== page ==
Anoka awards $8.6 million ramp contract

Construction will start next month on a 344-stall parking ramp at the Anoka Northstar Rail Station.

The Anoka City Council Monday awarded a contract to Sheehy Construction Company for more than $8.6 million.

The three-level ramp will be built on the south surface parking lot at the corner of Pierce Street and Fourth Avenue and will include a pedestrian overpass.

Four bids were submitted on the project, with Sheehy’s coming in 5 percent below the engineer’s estimate, according to Greg Lee, public services director and city engineer.

“The project costs and project funding match up perfectly for a project of this size,” said Lee. The budget includes a 5 percent contingency for unforeseen costs.

Along with construction, costs also will include $50,000 for railroad liability insurance, $50,473 for Metropolitan Council staff time costs, $1.2 million in engineering and design, for a total of $9.9 million. Along with the contingency the overall budget is $10,413,585.

The bulk of the ramp’s costs will be paid for with a $5.85 million Congestion Mitigation Air Quality (CMAQ) grant the city received from the federal government back in 2005.

Anoka will pay for about 20 percent of the project, or $1.9 million. The funding for the city’s share will come from TIF revenues from the district created around the rail station.

With The Homestead of Anoka already in place, this district is already producing enough revenue to cover the city’s tab for the parking ramp.

Also contributing will be the Anoka County Regional Rail Authority with $575,000. A Counties Transportation Improvement Board (CTIB) grant of $2 million has also been secured.

While the city will own the ramp, it will be operated and maintained by the Metropolitan Council, via Metro Transit.

A ceremonial ground breaking is tentatively planned for Thursday, May 2.

A temporary parking lot will need to be built north of Johnson Street for overflow while the ramp is under construction.

Lee said based on current use of the surface lots, the overflow lot will see light use of about 20 to 50 vehicles a day. This lot will not be paved.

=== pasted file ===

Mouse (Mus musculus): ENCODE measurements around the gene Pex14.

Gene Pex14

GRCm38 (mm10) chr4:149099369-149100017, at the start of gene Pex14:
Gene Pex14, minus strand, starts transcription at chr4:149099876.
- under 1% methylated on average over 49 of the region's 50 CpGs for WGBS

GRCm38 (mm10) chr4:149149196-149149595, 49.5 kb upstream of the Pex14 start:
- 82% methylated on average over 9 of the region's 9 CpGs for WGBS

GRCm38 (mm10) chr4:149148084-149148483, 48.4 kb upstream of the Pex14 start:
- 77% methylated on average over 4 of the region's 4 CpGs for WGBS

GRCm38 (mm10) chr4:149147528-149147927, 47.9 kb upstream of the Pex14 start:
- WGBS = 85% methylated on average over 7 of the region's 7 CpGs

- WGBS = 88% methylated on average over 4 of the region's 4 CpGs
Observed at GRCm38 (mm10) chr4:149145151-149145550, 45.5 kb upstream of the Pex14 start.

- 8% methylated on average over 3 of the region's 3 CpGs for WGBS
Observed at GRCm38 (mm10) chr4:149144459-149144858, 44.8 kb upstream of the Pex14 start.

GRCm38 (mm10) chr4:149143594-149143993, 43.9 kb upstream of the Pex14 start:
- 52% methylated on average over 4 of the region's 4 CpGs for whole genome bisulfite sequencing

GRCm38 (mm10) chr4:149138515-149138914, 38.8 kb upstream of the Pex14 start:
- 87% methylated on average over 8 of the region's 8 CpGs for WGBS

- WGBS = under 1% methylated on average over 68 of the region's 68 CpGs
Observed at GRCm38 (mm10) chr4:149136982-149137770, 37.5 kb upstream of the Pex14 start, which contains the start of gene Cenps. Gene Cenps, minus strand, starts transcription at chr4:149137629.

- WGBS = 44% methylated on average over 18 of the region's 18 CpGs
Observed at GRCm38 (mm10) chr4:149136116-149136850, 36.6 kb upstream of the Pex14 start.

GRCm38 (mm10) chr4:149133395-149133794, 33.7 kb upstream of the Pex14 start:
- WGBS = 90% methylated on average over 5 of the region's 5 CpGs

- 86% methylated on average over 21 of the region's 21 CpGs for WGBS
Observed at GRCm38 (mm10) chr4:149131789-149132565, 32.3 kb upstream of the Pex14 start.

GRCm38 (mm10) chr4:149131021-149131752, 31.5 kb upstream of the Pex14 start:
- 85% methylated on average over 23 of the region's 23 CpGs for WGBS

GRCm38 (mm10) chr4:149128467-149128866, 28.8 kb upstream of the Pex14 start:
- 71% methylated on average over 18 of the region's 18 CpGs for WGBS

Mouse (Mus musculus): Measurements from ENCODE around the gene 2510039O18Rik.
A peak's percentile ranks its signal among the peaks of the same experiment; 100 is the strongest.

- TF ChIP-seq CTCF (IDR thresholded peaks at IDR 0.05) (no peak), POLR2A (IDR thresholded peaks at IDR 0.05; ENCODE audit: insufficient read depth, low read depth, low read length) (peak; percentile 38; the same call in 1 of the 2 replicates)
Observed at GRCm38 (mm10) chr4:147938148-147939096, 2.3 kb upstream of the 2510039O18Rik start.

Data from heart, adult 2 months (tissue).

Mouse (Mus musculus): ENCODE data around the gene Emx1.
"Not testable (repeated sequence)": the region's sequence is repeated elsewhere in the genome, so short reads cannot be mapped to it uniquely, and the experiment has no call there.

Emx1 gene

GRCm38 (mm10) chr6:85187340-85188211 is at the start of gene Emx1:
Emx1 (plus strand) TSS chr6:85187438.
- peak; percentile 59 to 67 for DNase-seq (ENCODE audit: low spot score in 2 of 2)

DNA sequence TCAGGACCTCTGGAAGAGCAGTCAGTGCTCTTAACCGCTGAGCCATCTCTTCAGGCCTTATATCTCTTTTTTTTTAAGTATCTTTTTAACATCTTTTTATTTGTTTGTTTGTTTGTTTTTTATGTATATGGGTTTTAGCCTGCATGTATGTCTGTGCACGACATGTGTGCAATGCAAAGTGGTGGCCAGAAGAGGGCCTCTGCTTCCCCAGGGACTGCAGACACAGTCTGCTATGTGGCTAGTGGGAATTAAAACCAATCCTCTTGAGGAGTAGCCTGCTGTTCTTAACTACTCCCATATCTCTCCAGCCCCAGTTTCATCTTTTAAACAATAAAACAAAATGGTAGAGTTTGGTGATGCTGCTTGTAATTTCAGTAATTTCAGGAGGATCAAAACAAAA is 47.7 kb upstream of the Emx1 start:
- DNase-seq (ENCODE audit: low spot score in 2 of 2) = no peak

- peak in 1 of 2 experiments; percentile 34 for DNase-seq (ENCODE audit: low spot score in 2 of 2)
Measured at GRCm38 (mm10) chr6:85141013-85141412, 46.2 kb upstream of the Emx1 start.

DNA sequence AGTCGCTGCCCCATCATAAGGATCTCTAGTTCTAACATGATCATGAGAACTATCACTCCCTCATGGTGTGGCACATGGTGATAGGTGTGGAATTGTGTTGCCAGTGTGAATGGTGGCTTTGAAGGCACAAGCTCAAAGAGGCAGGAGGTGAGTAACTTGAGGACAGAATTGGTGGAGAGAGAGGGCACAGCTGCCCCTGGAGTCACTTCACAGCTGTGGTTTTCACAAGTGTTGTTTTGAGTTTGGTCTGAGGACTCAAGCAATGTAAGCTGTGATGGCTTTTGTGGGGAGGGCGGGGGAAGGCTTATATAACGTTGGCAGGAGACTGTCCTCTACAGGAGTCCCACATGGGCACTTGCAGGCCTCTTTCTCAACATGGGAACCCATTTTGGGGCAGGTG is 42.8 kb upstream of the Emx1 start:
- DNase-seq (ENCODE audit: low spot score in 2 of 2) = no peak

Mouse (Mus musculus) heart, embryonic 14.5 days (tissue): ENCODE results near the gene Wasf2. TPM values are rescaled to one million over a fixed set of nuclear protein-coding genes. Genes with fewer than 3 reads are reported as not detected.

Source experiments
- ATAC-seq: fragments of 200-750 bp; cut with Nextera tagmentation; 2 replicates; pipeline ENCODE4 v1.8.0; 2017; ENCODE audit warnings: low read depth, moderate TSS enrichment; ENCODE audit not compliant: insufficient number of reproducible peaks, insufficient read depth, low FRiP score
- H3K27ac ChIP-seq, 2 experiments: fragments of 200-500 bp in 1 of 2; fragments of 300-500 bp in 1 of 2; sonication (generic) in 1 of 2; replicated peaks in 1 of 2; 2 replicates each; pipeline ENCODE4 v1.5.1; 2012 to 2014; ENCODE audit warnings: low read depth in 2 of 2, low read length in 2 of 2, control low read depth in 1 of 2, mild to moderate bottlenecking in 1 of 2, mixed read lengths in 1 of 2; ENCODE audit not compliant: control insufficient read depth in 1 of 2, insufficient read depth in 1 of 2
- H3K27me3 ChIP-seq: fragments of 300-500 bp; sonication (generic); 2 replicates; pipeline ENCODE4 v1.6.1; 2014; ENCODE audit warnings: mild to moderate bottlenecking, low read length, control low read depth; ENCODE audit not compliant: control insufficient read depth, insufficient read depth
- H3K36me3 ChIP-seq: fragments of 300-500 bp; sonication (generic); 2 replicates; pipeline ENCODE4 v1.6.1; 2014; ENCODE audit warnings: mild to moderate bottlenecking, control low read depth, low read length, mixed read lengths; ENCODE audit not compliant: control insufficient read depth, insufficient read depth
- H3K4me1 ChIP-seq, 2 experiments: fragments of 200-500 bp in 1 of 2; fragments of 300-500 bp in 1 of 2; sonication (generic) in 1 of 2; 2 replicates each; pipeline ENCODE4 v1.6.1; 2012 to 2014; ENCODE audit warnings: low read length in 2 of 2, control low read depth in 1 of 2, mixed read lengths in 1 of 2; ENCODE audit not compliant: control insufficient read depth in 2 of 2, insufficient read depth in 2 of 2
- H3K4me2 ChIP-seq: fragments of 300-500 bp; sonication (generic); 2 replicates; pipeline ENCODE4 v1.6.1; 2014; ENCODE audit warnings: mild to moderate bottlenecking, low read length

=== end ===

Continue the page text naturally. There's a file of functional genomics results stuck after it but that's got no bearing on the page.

Getting the project to construction has involved nearly every level of government in the state, said City Manager Tim Cruikshank.

Once the ramp is built on the south side of the station, it will make way for more new development in the area.

“This frees up a key piece of property for redevelopment – that’s the north side lot,” said Cruikshank.

The city aims to get as much publicly owned property as possible back on the tax rolls. Anoka has long-term development plans for a mix of new residential, commercial and retail properties in the area surrounding the station.

He said the ramp and overpass will also provide a safer way for pedestrians to cross the railroad tracks.

The Anoka ramp is also planned to have a historic design and won’t look like a typical parking ramp.

“When riders pull up there they won’t need to see an Anoka sign,” said Cruikshank. “They will see the ramp and know they are in Anoka.”


The city was awarded the CMAQ grant back in 2005. But at the time it would have required an additional $5 million investment from Anoka to build the ramp that at one time was projected to cost $12 million.

“It wasn’t long ago we were the ‘no heck no’ council,” said Councilmember Jeff Weaver.

But with other funding sources and driving down the overall cost of the ramp, the city council eventually got on board.

The city was able to get an extension on the grant, giving time for Anoka County Commissioner Matt Look to get involved. Look was instrumental in securing both the rail authority and CTIB funding.

“I’ve been torn between yes and no on this project,” said Councilmember Mark Freeburg.

He thought $5 million was too much for the city to swallow. But now with TIF revenues in place and other funding sources, he has supported the construction of the ramp.

“Any other development that comes into place… will just be gravy,” said Freeburg.

Construction of the ramp is expected to be substantially complete by December, with all finishing work done during the summer of 2014.

Councilmember Steve Schmidt abstained from the vote for the contract award. Schmidt owns property in the vicinity of the future ramp and has not taken part in any of the discussion or decision making on the area around the rail station.

Mandy Moran Froemming is at [email protected]